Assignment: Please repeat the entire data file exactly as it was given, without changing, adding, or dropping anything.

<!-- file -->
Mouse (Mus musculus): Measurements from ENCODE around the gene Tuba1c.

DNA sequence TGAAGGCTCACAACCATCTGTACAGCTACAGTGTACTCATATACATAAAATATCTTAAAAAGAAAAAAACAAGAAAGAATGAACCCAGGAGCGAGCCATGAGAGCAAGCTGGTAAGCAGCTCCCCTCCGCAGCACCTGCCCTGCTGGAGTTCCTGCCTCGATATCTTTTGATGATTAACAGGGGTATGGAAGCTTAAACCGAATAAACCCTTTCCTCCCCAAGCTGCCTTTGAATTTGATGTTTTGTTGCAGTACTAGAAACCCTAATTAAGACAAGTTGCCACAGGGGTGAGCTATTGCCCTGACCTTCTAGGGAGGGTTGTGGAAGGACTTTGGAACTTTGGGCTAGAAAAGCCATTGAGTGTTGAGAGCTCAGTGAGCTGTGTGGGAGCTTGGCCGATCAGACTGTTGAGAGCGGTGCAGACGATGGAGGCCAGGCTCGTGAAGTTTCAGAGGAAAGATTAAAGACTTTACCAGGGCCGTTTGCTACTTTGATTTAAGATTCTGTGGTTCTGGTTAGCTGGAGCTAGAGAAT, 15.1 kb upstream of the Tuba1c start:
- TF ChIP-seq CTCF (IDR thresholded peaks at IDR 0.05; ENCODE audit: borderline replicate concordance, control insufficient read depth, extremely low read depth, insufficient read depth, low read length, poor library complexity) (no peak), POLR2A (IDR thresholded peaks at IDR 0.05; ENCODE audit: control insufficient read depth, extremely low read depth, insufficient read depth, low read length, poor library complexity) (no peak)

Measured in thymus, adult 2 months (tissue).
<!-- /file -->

Mouse (Mus musculus): Measurements from ENCODE around the gene Tuba1c.

DNA sequence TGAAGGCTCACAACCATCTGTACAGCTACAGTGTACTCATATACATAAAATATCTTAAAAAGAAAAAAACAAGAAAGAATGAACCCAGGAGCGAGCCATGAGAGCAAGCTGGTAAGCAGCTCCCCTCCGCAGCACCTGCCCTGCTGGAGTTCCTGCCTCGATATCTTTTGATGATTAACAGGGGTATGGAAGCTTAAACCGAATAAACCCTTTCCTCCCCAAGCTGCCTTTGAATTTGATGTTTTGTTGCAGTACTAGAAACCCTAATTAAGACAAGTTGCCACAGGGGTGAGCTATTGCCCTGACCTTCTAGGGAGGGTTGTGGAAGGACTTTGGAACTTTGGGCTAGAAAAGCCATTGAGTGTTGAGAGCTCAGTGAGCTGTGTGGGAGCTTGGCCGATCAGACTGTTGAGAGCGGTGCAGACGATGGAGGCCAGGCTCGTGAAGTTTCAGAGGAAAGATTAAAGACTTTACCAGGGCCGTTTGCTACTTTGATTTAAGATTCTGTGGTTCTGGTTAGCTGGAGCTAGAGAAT, 15.1 kb upstream of the Tuba1c start:
- TF ChIP-seq CTCF (IDR thresholded peaks at IDR 0.05; ENCODE audit: borderline replicate concordance, control insufficient read depth, extremely low read depth, insufficient read depth, low read length, poor library complexity) (no peak), POLR2A (IDR thresholded peaks at IDR 0.05; ENCODE audit: control insufficient read depth, extremely low read depth, insufficient read depth, low read length, poor library complexity) (no peak)

Measured in thymus, adult 2 months (tissue).